The final rich picture will help you see where the issues are. It will allow you to generate strategies to improve the situation or at least it will clarify the issue.

Useful links: from Learn with The Open University
Those 8 videos are very good at explaining what rich picture is and how you can use it. I recommend you to watch the video Work - The Art of Rich Pictures (7/8) if you want to go to the point. Otherwise, enjoy!

  1. Communicative Art - The Art of Rich Pictures (1/8) http://www.youtube.com/watch?v=8ZH-NKqKF9A
  2. Icons & Signs - The Art of Rich Pictures (2/8) http://www.youtube.com/watch?v=_xjqPmvDHcY
  3. Rich Pictures - The Art of Rich Pictures (3/8) http://www.youtube.com/watch?v=eiCL29e_szA
  4. Using Rich Pictures - The Art of Rich Pictures (4/8) http://www.youtube.com/watch?v=_KdYE_HYNyQ
  5. Storytelling - The Art of Rich Pictures (5/8) http://www.youtube.com/watch?v=cGPVYQfdLIo
  6. Health - The Art of Rich Pictures (6/8) http://www.youtube.com/watch?v=w_s8IiwC2nw
  7.  Work - The Art of Rich Pictures (7/8) http://www.youtube.com/watch?v=DzzauPb2O34
  8. Big Picture Thinking - The Art of Rich Pictures (8/8) http://www.youtube.com/watch?v=J030bU51ZEM
I read a fascinating article from the Harvard Business Review written by Diane L. Coutu “How resilience works”.  I am very curious to understand its mechanisms as well as its possible replication.

Resilience is “the capacity to recover quickly from difficulties; toughness”(Oxford, 2014). A person or an organization can be resilient. Any person or organization desires to be resilient and to recover quickly from difficult times. Unfortunately, we are not equally equipped with it. Some theories imply that genetics is the base of resilience but empiric studies showed that resilience can be learned.
In her article Diane L. Coutu highlighted three characteristics of resilience.
  1. Facing Down Reality:  A resilient person realizes the situation he is in and accept some hard facts. 
  2. Search for Meaning: Resilient people have a belief that life is meaningful and they will look for meaningfulness in the hardship.
  3. Ritualized Ingenuity: A resilient person is like Mac Giver and finds innovative ways to face new issues while having rituals on which he can lean on when an unexpected event occurs.

In my opinion resilience is a fundamental basis for organizations growth, and sometimes survival. If we look at those three characteristics we can implements strategies inside an organization to make it more resilient and able to face difficult times.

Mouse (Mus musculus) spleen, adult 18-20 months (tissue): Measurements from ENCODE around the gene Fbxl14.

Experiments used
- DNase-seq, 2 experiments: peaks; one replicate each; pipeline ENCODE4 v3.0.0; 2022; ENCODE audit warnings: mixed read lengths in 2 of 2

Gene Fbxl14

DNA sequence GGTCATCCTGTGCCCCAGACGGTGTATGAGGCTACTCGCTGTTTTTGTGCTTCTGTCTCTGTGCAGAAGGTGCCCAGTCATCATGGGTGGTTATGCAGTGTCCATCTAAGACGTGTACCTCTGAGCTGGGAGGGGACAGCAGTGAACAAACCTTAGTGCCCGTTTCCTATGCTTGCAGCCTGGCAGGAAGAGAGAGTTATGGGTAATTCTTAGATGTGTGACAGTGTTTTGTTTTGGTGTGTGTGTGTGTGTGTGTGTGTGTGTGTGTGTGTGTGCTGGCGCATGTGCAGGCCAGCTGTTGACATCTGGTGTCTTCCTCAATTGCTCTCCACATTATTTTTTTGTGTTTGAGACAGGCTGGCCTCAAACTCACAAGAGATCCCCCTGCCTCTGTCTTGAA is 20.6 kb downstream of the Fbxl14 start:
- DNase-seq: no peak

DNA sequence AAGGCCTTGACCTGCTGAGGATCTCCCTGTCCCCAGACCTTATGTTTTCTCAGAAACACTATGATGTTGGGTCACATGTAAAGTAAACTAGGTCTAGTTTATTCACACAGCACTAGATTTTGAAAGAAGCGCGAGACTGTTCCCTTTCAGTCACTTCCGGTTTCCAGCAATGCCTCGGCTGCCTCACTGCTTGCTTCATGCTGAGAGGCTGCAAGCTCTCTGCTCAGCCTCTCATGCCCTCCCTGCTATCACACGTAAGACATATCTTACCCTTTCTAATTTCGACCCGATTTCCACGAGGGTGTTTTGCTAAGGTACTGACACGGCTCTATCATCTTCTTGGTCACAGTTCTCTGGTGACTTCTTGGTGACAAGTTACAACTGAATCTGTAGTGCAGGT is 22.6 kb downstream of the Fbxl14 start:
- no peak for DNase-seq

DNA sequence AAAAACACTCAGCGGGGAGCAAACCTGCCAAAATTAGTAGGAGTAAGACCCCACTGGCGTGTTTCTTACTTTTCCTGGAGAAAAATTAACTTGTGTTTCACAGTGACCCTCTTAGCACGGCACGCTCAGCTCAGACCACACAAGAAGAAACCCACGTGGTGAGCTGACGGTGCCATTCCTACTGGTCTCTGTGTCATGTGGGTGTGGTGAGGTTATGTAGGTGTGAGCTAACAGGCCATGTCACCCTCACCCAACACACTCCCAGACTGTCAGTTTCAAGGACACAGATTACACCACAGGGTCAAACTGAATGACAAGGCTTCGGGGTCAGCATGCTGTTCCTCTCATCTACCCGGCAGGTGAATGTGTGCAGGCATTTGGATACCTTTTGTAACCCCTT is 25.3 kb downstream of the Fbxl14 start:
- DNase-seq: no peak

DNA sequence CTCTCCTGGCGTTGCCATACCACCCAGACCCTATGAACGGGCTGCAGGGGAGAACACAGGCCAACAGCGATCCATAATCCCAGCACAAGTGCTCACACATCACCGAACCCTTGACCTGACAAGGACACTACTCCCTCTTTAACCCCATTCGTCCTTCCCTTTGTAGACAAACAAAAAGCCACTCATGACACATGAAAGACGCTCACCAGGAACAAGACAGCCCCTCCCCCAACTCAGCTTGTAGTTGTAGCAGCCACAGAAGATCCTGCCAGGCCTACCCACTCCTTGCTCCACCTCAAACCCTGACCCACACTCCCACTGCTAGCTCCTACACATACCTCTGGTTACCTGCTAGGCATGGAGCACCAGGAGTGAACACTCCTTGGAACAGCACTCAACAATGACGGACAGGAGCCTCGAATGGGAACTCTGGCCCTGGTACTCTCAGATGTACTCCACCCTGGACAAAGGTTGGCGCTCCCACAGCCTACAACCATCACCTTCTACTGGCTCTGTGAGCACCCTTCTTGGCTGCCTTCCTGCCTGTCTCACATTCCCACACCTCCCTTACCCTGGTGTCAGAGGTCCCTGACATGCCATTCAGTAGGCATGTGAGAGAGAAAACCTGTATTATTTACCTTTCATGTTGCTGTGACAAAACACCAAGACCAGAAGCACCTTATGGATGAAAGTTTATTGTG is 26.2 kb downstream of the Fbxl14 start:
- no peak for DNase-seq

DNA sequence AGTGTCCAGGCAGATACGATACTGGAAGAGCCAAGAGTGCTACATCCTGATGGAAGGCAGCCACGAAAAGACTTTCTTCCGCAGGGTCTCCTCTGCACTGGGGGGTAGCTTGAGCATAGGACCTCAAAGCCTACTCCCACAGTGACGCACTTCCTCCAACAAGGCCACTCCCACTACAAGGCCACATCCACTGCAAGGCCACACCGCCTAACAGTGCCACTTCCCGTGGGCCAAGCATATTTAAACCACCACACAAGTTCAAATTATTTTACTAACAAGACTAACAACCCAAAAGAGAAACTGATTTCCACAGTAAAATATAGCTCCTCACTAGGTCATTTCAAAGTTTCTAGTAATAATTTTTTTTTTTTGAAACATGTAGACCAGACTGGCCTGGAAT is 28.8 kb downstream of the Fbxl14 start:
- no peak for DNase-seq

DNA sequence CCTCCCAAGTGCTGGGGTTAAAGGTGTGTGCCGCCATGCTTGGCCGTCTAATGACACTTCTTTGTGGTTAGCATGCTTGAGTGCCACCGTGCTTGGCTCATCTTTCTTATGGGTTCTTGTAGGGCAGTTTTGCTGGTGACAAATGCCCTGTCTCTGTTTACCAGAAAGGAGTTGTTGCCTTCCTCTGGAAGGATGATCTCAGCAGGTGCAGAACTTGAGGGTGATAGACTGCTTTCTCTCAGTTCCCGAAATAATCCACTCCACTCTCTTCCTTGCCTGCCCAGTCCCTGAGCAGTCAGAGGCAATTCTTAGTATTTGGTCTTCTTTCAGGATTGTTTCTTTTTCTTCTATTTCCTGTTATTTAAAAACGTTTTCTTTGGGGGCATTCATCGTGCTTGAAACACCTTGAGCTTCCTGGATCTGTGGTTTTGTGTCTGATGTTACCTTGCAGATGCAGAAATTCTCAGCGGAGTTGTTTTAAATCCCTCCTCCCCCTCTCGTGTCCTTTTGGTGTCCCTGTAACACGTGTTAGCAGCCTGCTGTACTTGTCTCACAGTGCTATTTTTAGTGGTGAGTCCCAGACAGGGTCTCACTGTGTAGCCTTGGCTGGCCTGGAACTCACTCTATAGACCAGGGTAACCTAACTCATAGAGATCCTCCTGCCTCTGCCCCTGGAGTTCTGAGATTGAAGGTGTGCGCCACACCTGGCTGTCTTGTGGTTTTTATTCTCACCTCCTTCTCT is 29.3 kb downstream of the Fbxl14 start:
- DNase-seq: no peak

• Get accurate information on your organization state.

The organization needs to have a clear view of its situation. Using a SWOT & PESTEL approach is one way to have a generic idea of your current situation. In a perfect world, this analysis will take place as often as possible. The most important is to determine alerts or red lights that should catch your attention and tell you to look closer at your situation. An example of red light can be the evolution of the sales of your shops. The CEO and managers of an organization have most of the time a lists of red lights to determine their position.
  • Develop a vision or an ideal state

The existence of a vision is a key for a resilient organization. The creation of a vision is very important and can be difficult. The vision of an organization is what we could define as an ideal that an organization wants to achieve. For example, Deloitte vision is to be the standard of excellence. Their vision is to become the standard in consulting by excellence. What is your organization vision? What is the meaning of your organization? The question of organizational vision is not only discussed in the theory of resilience, which highlights its importance.
  • Create rituals (programs, procedures…) to support your employees and anticipate possible issues

In order to function correctly in bad times an organization should have rituals. The rituals can be a procedure that employees follow to do their job, a monthly email to celebrate accomplishment, an event that allows people to reconnect with the vision of the organization. Those rituals allow employees to have a common base and to find ways to reach the vision. Being innovative to achieve organizational vision should be encouraged as they will allow the organization to react when the situation is not favorable.

To conclude, in difficult time humans and organizations needs to make sure they know where they are (realistic), where they want to be (vision) and what actions they can take (rituals and creativity). I find interesting that many theories about organizations management comprehend at least one of this question or theme. The wording may be different but the ground idea is the same. There must be some fundamental knowledge to extract from those theories.